Jose, an adult amateur fan, asks:
If there are two defenders (one of whom is the goalkeeper) inside the goal area and an attacker scores with no other defending player in front of the attacker, is that a valid goal or is the attacker offside?
Answer (see “Apology” special note posted July 5)
We have no idea. Your question is unclear as to what is meant by “no other defending player in front of the attacker.” Do you mean that there were no defenders at all (including either of the two defenders, one of whom is the goalkeeper) in front of the attacker? Or do you mean the “two defenders … inside the goal area” may or may not be in front of the attacker but there were no other defenders in front of the attacker? Also a problem is that we don’t know where this attacker was when the attacker’s teammate touched/played the ball. Even if the space in front of the attacker was totally devoid of all defenders at the time the attacker shot the ball into the goal, the attacker would not be in an offside position and thus able to commit an offside offense if the attacker was somewhere else (behind two or more defenders) when the attacker’s teammate last touched/played the ball.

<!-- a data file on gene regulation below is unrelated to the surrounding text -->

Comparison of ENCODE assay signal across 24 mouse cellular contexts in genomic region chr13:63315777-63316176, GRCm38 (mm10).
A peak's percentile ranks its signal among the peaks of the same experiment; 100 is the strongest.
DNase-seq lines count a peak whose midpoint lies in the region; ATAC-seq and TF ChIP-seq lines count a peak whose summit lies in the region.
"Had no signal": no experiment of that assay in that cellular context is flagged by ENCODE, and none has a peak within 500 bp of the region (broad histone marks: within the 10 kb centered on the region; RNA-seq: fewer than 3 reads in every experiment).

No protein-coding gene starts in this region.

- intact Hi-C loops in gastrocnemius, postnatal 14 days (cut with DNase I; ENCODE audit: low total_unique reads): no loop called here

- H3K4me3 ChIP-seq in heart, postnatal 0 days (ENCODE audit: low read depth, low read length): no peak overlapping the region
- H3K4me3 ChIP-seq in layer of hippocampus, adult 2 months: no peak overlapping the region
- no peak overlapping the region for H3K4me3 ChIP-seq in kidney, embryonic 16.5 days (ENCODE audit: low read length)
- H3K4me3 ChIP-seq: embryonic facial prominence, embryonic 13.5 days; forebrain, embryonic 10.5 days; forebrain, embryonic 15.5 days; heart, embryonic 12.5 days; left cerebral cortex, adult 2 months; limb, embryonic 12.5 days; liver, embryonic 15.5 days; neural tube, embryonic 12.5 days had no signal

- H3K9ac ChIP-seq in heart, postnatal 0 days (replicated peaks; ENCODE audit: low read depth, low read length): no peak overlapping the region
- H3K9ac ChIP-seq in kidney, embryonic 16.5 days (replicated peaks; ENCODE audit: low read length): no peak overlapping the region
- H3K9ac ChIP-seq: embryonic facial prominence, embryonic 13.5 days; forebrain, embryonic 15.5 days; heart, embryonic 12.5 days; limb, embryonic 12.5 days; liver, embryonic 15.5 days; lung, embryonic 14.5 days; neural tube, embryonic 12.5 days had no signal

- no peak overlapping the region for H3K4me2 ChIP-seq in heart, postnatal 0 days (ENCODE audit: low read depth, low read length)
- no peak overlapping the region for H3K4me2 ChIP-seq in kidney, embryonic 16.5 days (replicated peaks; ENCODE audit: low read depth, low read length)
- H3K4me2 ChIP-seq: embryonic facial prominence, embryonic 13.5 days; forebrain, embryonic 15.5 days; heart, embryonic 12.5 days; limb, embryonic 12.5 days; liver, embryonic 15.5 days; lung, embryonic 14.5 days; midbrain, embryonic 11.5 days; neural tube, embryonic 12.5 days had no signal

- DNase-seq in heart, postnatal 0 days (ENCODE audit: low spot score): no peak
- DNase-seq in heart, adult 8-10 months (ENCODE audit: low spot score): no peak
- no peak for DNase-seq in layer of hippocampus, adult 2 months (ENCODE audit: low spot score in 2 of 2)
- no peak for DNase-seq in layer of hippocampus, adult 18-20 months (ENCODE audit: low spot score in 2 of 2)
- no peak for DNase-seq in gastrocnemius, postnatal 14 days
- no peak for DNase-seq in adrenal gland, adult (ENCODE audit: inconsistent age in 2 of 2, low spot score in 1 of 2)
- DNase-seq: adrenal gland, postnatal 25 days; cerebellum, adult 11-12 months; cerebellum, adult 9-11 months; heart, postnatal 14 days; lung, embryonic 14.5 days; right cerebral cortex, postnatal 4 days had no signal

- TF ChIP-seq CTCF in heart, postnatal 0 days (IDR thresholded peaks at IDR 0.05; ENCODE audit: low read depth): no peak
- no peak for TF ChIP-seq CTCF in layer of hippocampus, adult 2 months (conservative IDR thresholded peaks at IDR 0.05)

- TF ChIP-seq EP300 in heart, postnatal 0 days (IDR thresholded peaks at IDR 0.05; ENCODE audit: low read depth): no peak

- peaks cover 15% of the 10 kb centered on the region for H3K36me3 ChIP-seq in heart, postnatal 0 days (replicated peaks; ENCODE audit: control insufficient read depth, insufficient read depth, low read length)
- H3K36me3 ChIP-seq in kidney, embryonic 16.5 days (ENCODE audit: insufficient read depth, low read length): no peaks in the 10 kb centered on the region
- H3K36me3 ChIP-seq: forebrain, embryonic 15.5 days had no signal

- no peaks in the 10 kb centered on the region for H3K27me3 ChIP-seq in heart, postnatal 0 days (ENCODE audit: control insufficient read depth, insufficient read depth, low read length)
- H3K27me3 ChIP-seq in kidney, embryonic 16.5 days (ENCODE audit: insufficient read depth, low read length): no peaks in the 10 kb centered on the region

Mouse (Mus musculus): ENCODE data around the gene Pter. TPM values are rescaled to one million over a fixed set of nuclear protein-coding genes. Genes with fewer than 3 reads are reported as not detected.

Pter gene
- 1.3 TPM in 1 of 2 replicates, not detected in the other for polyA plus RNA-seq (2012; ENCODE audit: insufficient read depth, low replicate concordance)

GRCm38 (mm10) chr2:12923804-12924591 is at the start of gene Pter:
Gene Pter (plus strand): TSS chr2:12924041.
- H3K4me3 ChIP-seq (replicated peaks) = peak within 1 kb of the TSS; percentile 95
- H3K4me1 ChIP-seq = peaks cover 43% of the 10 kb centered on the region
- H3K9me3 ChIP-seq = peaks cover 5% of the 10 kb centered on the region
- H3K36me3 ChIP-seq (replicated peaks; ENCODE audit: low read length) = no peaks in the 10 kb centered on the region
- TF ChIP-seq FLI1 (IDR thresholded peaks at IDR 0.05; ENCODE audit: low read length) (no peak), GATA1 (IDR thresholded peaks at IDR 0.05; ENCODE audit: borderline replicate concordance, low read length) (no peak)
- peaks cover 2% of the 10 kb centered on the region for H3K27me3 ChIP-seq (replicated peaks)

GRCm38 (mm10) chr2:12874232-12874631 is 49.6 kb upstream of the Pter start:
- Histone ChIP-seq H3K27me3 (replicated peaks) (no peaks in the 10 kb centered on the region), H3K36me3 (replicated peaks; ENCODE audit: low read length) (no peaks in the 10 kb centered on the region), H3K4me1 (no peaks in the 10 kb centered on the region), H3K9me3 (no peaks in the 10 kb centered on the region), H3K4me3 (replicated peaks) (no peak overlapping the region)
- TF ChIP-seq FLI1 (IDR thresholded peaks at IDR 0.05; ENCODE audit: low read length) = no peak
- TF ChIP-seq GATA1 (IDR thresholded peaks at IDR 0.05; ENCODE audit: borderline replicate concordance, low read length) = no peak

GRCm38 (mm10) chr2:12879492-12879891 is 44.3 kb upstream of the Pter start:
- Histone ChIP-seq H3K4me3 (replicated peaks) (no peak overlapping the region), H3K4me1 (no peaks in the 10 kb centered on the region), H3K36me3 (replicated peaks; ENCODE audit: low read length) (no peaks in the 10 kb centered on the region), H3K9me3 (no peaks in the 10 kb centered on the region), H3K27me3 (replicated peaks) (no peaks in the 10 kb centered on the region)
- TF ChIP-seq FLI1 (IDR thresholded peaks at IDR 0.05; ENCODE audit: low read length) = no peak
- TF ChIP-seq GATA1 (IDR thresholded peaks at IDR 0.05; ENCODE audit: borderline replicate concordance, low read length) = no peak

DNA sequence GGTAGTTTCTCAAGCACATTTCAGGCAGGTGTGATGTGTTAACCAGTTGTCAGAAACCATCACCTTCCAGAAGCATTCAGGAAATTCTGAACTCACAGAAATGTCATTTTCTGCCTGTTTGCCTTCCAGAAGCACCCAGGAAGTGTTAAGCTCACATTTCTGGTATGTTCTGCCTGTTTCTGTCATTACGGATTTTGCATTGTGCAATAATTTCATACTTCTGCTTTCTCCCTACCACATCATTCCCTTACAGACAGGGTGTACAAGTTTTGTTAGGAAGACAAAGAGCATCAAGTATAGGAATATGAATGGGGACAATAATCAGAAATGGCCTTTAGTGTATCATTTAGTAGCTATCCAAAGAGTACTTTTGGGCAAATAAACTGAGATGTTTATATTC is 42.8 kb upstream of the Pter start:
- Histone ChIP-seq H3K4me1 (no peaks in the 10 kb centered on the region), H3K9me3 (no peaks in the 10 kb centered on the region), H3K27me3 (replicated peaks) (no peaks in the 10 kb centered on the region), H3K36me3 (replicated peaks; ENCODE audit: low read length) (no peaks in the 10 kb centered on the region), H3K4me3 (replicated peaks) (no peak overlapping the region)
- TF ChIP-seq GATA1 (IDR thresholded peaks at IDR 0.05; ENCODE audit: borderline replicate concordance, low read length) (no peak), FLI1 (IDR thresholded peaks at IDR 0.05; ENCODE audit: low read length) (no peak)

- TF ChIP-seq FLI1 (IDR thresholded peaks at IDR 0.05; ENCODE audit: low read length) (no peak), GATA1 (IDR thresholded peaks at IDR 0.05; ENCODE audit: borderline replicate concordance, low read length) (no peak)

It sounds like we are being picky but the offside position and the offside offense are chock full of picky issues and we have to be very exact as to where players were at the moment a play began rather than where the play ended. Offside position is established at a specific moment of time but an offside offense can occur anytime thereafter until the play which started it all is over.